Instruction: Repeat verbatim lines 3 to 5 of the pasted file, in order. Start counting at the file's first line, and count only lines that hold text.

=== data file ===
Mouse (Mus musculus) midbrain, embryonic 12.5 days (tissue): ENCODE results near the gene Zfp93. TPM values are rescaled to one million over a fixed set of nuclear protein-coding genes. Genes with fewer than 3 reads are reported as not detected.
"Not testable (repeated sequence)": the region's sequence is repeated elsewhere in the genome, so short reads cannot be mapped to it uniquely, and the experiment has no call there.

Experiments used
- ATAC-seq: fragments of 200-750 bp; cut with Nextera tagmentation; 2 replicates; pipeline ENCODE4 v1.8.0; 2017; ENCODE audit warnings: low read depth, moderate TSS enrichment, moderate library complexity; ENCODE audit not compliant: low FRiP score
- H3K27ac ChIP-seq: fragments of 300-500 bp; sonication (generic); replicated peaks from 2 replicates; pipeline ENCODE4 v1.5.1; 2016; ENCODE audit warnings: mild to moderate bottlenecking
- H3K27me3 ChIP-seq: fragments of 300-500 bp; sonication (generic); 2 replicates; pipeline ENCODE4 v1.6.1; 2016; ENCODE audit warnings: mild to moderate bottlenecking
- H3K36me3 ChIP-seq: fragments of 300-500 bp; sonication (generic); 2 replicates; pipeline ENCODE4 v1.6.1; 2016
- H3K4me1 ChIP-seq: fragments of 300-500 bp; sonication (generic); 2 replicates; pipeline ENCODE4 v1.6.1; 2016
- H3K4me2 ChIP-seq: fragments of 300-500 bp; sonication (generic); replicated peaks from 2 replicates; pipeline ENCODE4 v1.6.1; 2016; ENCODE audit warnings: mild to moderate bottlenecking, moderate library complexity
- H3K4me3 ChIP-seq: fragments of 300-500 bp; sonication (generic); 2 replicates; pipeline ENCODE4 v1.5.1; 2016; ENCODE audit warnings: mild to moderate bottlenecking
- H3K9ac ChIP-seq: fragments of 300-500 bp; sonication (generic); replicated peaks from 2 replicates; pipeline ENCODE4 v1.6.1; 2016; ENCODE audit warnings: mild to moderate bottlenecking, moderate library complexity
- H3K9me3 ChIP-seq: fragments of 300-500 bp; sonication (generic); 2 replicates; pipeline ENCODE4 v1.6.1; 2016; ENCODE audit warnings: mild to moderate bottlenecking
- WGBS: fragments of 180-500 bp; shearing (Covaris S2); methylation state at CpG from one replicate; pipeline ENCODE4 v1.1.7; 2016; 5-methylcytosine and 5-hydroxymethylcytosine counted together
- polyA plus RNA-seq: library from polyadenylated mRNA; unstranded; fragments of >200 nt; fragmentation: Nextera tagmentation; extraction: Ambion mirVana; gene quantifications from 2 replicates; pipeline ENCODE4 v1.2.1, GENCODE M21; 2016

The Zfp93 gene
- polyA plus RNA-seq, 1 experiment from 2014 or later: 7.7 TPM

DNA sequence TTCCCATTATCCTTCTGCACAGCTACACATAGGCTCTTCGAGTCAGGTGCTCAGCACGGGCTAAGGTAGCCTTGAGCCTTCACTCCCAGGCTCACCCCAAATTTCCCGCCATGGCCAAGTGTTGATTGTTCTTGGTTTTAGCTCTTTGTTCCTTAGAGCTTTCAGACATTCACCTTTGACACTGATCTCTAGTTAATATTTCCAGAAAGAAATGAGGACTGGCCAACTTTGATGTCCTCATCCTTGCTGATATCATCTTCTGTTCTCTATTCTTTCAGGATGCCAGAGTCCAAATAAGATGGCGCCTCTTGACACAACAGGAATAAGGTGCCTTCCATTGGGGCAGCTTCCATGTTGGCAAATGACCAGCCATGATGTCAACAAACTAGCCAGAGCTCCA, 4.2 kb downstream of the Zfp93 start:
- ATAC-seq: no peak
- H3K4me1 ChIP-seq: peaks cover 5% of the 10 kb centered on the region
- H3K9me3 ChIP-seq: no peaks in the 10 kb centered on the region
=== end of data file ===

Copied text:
Experiments used
- ATAC-seq: fragments of 200-750 bp; cut with Nextera tagmentation; 2 replicates; pipeline ENCODE4 v1.8.0; 2017; ENCODE audit warnings: low read depth, moderate TSS enrichment, moderate library complexity; ENCODE audit not compliant: low FRiP score
- H3K27ac ChIP-seq: fragments of 300-500 bp; sonication (generic); replicated peaks from 2 replicates; pipeline ENCODE4 v1.5.1; 2016; ENCODE audit warnings: mild to moderate bottlenecking